Steven Blier on the NYFOS@Caramoor Residency: Day 5, March 11
Today was finish-the-staging day; work-with-the-props day; make-the-choice-about-who-is-playing-which-song day; work-with-the-lighting guy day; and (most of all) do-our-first-run-through day. In other words, the penultimate day of a week-long rehearsal period. It is usually a white-knuckle experience, fraught with “we won’t get done in time.” But today, somehow not. Everything got finished and reviewed in a non-hysterical atmosphere, and we were able to go about our business with the quiet industry of an ant farm. This had a lot to do with Alison Moritz’s infectious confidence, world-class verbal clarity, and unflagging energy; and Michael’s constant presence in the hall. He’s not playing in the show, though he’s done some of the rehearsals. But he sits out front and gives amazingly clear and usable notes to all of us. I trust him as I trust few other colleagues.
I knew going into the project that the dramatic element would take a lot of our time and attention. All NYFOS recitals have more staging than any traditional stand-and-sing concert, but this one needed even more: an increased focus on space because of the subject matter (the home) and the theater (a thrust stage in a room that had never been used in that way before). My hope was that the theatrical work would not overwhelm the music and vocal side of things. And for the most part Alison, Michael, and I were essentially working on the same issues with the singers, who are (after all) engaged as high-level, cream-of-the-crop students on the verge of their professional lives. Every acting issue ran parallel to a musical one—it all comes from the same artistic barrel, and everything seemed to fold in together beautifully.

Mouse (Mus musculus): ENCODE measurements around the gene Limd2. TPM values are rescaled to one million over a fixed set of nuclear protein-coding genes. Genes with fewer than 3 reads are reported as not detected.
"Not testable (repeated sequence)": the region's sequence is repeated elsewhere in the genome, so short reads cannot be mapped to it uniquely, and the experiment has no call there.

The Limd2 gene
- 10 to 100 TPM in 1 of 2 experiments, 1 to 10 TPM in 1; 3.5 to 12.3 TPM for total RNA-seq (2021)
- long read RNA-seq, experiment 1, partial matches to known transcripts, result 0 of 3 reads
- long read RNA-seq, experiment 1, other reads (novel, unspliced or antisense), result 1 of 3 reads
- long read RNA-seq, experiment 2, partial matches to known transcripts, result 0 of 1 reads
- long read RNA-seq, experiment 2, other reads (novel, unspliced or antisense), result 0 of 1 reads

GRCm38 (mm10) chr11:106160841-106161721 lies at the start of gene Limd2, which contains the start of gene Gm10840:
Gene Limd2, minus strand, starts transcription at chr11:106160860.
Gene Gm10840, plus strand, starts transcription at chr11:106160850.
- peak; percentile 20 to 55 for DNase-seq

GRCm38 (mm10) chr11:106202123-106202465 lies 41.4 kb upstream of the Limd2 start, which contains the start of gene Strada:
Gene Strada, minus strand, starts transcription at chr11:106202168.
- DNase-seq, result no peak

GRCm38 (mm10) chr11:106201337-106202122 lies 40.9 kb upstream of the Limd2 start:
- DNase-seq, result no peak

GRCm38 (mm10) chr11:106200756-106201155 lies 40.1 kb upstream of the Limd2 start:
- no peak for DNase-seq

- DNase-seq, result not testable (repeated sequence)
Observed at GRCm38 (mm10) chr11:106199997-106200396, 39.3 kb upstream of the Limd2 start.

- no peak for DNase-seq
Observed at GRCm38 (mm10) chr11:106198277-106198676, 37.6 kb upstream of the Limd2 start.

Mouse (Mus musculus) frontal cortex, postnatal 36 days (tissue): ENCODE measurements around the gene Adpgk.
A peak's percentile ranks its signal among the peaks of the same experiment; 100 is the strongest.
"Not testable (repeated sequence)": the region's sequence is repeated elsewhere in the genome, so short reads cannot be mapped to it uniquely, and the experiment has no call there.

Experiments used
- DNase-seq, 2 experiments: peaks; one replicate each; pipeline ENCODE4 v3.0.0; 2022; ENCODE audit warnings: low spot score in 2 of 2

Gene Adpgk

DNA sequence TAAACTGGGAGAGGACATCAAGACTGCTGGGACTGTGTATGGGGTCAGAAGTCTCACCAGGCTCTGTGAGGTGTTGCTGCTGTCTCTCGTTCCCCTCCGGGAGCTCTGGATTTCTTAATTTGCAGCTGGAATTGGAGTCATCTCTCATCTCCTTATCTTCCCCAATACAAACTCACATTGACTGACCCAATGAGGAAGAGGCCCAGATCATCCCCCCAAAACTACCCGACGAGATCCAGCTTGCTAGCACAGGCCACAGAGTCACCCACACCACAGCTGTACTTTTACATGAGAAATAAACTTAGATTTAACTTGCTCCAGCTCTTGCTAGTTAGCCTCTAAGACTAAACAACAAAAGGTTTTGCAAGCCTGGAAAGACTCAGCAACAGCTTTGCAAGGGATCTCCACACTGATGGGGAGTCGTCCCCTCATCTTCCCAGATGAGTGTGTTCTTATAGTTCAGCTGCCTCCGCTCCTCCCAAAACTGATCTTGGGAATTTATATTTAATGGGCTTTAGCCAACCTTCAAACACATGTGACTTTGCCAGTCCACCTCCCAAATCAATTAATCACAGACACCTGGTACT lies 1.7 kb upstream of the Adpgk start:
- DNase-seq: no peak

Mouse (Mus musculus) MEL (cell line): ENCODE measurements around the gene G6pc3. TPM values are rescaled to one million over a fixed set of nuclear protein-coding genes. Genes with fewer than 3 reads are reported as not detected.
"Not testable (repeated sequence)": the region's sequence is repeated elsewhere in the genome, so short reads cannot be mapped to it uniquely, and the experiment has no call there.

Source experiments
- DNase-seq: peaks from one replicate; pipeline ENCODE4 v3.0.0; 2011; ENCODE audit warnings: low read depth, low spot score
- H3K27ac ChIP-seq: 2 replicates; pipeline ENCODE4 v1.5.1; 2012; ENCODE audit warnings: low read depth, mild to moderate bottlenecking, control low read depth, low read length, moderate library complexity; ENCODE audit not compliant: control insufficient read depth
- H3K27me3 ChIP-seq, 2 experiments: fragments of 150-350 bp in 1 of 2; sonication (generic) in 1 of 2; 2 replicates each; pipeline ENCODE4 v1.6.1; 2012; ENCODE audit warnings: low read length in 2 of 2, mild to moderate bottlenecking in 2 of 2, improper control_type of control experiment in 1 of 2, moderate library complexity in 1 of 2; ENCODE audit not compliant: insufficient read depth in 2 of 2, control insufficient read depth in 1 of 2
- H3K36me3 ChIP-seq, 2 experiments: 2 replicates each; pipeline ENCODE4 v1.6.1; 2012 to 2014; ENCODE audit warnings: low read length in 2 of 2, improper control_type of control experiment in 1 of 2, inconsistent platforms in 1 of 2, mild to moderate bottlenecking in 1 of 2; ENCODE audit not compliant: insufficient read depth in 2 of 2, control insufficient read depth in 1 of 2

But the realities of putting a show together in four rehearsals (after two music-only days) meant that the details of the staging indeed started to take precedence. I thanked God for Alison’s musical sensitivities, and Michael’s super-refined eyes and ears; meanwhile I was busy behind the piano trying to make the songs happen, in tandem with my duo-partner Will Kelley.
Therefore I had a passing regret that I didn’t have as much one-on-one time with the singers as I usually do. We have worked as a group or in pairs pretty much all the time. I feel close to everyone, but the truth is you have to be alone with a singer before they really let their guard down and show you where the real roadblocks are. Once anyone else is in the room they are mostly building guardrails around their weaknesses, putting up a brave front of self-sufficiency. This is an important part of being a professional, but it’s not the easiest entry into a teaching relationship.
I was reminded of this when I was leaving Caramoor today. I heard Galeano Salas practicing one of our songs in the Education Center, and decided to look in on him. It was the first time I’d been alone in a room with him all week, and we had an amazing discussion during which he confided some of his concerns about the way his material was going. I’ve been really thrilled with his singing, but I had been sensing that there was still one corner he needed to turn. In our impromptu meeting, I started to understand how to help him to the next level of his art. It’s always surprising to get a sense of the inner voices that torment singers—a litany of past failures, roles they didn’t get, people whom they suspect don’t like them, all of which filter into their sense of what they think I want from them, and what they assume I won’t approve of. In only 20 minutes with Galeano I got about three years’ worth of psychological and developmental insight. I only hope that what I was able to offer him in our brief meeting gave him the clarity to sing with his greatest freedom and artistry. He’s a tremendous performer and a thrilling tenor—he deserves to fly with freedom.
Now, of course, I want to take the same 20 minutes with everyone—Will, Abi, Liv, and Justin. Will I be able to? My heart-to-heart conversation with Galeano happened on my way to the men’s room. So perhaps I should take more frequent bathroom breaks.
Pictured: Abi Levis and Will Kelley, clutching all the teddy bears on offer for the Hahn song. My contribution was the blue bear in the middle, which was the first gift Paul Appleby ever gave me. It originally came with a jar of jelly beans around its neck, and it has a Jewish star on its sewn-on hat. Alas, it didn’t get chosen for the show.
And: Galeano Salas, costumed for the encore. ’Nuff said.